Maxine McCoy has made it. She has overcome the odds she faced as an African-American woman from a working class Philadelphia neighborhood to become a successful television producer in Los Angeles. She loves her hard-working, ambitious husband, and is pregnant with her first child. She does worry, though, that the shows she produces are of no social value. But this concern drops away when she receives a phone call from her grandmother's caretaker and learns she has to return to Philadelphia.
Orphaned at an early age, Maxine grew up with her grandmother, Lindy, a singing star. Lindy is now a smoking, drinking, embittered woman whose glorious voice has atrophied from disuse - and the house on Sutherland Street, that used to swing with laughter and music, is dim and lifeless. Lindy's once-thriving neighborhood has become a blighted, crime-infested area. Yet, after a few days there, Maxine realizes that Lindy and Sutherland Street itself have been the source of her own strength and success, and she is moved to help them both reclaim their glory.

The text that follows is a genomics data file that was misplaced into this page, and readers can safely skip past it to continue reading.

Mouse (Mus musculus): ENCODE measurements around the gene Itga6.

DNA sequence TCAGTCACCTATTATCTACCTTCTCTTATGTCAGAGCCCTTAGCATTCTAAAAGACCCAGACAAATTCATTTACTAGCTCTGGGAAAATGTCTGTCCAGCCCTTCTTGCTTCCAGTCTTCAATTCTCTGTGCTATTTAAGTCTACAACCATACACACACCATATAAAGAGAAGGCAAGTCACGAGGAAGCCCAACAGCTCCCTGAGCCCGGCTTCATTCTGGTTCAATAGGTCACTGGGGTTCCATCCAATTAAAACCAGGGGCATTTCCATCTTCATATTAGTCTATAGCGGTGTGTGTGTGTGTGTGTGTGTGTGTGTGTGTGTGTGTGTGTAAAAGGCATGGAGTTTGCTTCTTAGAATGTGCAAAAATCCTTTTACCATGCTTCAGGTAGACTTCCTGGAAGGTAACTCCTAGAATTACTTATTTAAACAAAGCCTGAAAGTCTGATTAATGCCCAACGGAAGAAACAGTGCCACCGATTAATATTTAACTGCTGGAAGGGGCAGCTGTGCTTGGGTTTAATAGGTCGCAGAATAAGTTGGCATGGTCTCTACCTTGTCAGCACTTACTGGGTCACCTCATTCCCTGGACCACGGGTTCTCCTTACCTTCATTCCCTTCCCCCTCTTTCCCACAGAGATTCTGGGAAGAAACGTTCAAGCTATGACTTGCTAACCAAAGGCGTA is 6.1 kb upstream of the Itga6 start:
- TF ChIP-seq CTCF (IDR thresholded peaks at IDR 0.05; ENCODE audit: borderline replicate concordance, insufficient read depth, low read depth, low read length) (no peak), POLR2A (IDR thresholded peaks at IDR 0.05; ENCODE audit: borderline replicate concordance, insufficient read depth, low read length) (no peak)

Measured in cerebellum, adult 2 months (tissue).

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Not Her Best But Acceptable
No. I thought it lacked details and didn't establish the characters enough.
I was a bit disappointed but she is still my favorite author.
- Dina D. Harbour